Social media influencers balance academics and content creation – The Williams Record


Tucked away in a corner of Massachusetts and set in the tranquil Berkshire Mountains, the College feels nothing but secluded. However, despite the appearance of isolation offered by the Purple Bubble, the College does have its fair share of famous people. An early morning class walk can lead to a surprise encounter with a valued faculty member or guest speaker – if you’re lucky enough, you might even meet President Maud S. Mandel.

But perhaps the most unexpected on college’s famous people list are social media influencers. The routine of attending classes creates a certain banality that makes physical interaction with an Instagram star unlikely, especially if she has tens of thousands of subscribers. Nevertheless, they walk among us. For the purposes of this article, we’ve defined an influencer as anyone with more than 20,000 followers on a popular social media platform. The Save spoke with three students to learn more about how their experiences with Internet fame intersect with their experiences in college.

The content created by social media influencers at the College reflects the diversity of backgrounds and interests celebrated here. Alicia Blanco ’21 .5, who has over 28,000 Instagram followers (@aliciablanco), bases her platform on lifestyle and fashion content. “I started posting on social media when I was very young because I started modeling when I was very young,” Blanco said. “This has led to brands reaching out and sort of creating content for themselves and their products.”

Yeldana Talgatkyzy creates academic application content in Kazakh. (Photo courtesy of Yeldana Talgatkyzy.)

Yeldana Talgatkyzy ’25, who has over 20,000 Instagram followers (@ya_yeldana), began by posting tips and useful information for college applications. Talgatkyzy is from Kazakhstan, where she said information on the application process for domestic and foreign universities is highly inaccessible for students living in rural areas. This problem is further exacerbated by the dissemination of information available only in Russian, despite the fact that most rural students speak only Kazakh, according to Talgatkyzy.

Talgatkyzy, who is fluent in Kazakh, decided to take matters into his own hands by sharing his university application experience on social media. She wrote exclusively in Kazakh in the hope of increasing access for rural students. “I started on my gap year last year,” Talgatkyzy said. “I wrote mainly about academic applications, productivity and studies. “

Aylen Park ’23 also started posting content last year. Park, who has over 360,000 followers on TikTok (@aylennpark), began by posting a lip-syncing video to a popular song by Chance the Rapper. She attributes the virality of the video to its ability to speak three languages: Korean, Spanish and English. “People were doing voiceovers in their native language, and I did Spanish because it’s my native language,” Park said. “I’m from Argentina… but obviously I’m Asian too. i think people [were] just intrigued because, for example, why does an Asian person sing in Spanish? “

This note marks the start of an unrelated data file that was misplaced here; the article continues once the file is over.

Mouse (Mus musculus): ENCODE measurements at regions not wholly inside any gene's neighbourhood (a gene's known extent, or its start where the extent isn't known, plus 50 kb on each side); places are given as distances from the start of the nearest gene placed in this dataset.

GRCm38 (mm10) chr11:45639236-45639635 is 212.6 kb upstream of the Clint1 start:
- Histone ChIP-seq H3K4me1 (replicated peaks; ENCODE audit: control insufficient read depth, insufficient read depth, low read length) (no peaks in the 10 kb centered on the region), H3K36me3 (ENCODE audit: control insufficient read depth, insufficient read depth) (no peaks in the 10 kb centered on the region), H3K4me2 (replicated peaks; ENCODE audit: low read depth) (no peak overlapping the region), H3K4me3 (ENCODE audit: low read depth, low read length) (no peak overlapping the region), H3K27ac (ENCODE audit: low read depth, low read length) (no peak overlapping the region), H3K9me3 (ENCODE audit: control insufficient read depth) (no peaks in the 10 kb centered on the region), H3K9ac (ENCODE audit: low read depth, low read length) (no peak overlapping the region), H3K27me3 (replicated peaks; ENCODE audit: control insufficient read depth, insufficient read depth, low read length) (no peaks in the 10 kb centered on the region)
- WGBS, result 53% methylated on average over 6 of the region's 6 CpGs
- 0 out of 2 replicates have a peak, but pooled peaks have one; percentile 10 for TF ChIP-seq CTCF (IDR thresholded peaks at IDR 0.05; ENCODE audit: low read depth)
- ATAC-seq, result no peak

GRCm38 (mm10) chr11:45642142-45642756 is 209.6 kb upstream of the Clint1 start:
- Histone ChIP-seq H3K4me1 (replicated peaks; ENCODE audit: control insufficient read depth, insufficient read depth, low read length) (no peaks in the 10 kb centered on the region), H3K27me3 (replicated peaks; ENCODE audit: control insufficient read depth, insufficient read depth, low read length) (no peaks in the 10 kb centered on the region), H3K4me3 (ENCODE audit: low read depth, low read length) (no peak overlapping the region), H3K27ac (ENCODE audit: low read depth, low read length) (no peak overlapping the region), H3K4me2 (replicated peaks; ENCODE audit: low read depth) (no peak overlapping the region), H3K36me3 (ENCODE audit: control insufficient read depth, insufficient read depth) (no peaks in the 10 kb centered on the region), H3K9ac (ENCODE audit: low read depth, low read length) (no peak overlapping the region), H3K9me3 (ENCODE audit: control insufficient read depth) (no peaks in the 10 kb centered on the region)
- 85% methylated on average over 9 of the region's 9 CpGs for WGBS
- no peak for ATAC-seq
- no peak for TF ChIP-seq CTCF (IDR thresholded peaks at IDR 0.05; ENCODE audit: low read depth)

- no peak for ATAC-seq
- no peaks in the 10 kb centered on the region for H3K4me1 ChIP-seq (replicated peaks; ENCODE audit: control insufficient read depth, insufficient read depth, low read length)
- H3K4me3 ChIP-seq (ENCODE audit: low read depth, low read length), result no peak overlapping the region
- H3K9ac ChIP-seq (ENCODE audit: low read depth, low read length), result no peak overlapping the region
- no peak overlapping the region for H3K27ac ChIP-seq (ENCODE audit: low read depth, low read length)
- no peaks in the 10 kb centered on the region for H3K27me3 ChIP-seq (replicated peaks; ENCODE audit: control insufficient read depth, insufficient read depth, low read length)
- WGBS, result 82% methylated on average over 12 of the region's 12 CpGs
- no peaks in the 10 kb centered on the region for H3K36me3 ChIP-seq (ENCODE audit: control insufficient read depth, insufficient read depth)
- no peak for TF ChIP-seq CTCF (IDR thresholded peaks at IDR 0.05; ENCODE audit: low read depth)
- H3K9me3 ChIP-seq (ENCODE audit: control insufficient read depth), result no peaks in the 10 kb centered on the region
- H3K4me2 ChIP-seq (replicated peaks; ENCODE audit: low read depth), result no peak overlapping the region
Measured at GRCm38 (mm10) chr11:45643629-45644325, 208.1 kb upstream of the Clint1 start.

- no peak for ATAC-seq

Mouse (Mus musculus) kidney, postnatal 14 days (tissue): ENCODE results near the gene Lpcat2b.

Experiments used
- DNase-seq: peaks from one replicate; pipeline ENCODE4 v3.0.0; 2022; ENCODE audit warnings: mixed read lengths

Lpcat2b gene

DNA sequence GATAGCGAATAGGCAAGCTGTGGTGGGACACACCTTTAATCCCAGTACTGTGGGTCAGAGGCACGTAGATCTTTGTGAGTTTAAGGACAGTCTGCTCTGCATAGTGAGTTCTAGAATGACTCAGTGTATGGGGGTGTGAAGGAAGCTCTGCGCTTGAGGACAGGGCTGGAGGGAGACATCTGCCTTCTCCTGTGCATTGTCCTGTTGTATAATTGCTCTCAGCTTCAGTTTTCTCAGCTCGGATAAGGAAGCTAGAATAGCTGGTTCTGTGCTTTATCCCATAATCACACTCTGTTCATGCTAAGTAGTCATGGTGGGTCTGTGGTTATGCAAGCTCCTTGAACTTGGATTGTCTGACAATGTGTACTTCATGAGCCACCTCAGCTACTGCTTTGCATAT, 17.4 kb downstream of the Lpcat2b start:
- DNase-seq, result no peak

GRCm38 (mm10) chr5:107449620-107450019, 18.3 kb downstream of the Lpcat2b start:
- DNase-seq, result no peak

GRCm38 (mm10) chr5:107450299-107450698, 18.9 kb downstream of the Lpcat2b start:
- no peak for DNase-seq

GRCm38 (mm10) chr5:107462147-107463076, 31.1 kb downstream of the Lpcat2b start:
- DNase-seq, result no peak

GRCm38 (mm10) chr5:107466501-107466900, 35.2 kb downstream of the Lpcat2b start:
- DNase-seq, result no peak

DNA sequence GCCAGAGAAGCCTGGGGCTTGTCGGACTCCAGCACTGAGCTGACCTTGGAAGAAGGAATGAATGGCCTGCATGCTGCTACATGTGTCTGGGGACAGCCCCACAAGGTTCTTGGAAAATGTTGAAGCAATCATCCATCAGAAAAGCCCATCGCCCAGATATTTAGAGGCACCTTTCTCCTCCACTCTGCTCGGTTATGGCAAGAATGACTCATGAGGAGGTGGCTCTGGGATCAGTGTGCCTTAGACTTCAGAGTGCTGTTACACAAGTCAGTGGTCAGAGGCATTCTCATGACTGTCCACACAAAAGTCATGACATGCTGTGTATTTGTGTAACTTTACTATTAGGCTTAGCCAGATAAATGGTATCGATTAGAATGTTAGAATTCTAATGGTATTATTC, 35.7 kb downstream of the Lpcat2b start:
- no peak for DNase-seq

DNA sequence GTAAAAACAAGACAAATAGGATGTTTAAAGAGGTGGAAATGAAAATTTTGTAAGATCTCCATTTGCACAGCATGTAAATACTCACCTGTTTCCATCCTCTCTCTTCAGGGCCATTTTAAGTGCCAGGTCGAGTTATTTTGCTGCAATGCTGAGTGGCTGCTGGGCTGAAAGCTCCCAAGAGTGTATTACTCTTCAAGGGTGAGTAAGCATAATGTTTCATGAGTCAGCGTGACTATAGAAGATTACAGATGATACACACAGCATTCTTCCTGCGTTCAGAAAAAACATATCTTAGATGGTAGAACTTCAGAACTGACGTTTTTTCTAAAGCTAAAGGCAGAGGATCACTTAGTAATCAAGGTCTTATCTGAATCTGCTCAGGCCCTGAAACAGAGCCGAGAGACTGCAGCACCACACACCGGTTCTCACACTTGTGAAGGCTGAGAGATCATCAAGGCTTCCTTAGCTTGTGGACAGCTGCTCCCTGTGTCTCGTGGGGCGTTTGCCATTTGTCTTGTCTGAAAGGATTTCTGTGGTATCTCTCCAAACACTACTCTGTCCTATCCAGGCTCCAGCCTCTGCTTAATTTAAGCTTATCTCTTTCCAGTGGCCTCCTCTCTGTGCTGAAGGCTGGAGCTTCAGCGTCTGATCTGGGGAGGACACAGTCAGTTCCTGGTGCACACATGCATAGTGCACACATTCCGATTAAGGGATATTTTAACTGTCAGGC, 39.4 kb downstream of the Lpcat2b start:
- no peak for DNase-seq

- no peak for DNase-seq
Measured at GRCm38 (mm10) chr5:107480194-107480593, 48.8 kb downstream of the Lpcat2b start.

Aylen Park posts travel and cooking content on social media. (Photo courtesy of Aylen Park.)

After her viral debut, Park said she shifted the focus of her content from participating in popular TikTok trends to sharing food videos. “I’m naturally drawn to food,” Park said. “It’s really easy to show different cultures with their food, and the way my platform really developed was cooking videos with my mom. “

In a TikTok, she made japchae, a Korean dish, with her mother while speaking all three languages. At the time of this article’s publication, the video has 1.9 million views.

Since the start of the fall semester, the three influencers have struggled to keep up their normal pace of content creation between extracurricular activities, homework and exams. Blanco, who is on the volleyball team, had to prioritize school and sport by suspending his Instagram posts. “I can’t go to school and volleyball and stuff,” Blanco said.

Talgatkyzy echoed Blanco’s sentiment about the difficulty of creating content in school. “At the moment, I’m not really producing that much useful content,” Talgatkyzy said. “It’s more about my life in Williamstown. It’s harder to make an effort to write stuff because I have a lot of work here.

Another challenge for influencing while you’re in college is the remote location of Williamstown. For Park, much of his content creation stems from branding deals that often require travel off campus. Last year, she was able to devote more time to her partnerships as she was studying remotely at her home in Argentina. “When I have branded offers, I have to shoot a video, for example, in a store promoting the brand,” says Park. “I [was] able to drive there and go to the mall and things. So, since I can’t do that here, it was quite difficult. I have already had to cancel two trademark agreements.

Despite the change of pace in her content creation, Park is happy with her professional development. With a degree in economics, she hopes to apply her experience in developing her brand to a potential career in marketing analysis. “Part of influencing social media is learning certain skills like negotiating or analyzing analytics and seeing how I can optimize the marketing of my own brand, my name,” Park said. “It uses a lot of regression lines to actually analyze the data.”

Most of the time, Park said she wanted to use her platform for fun and capture memories. “I think I literally share a little piece of my life,” Park said. “I love food. I love visiting restaurants. I think it’s just another way to make friends.

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Jenny T. Curlee

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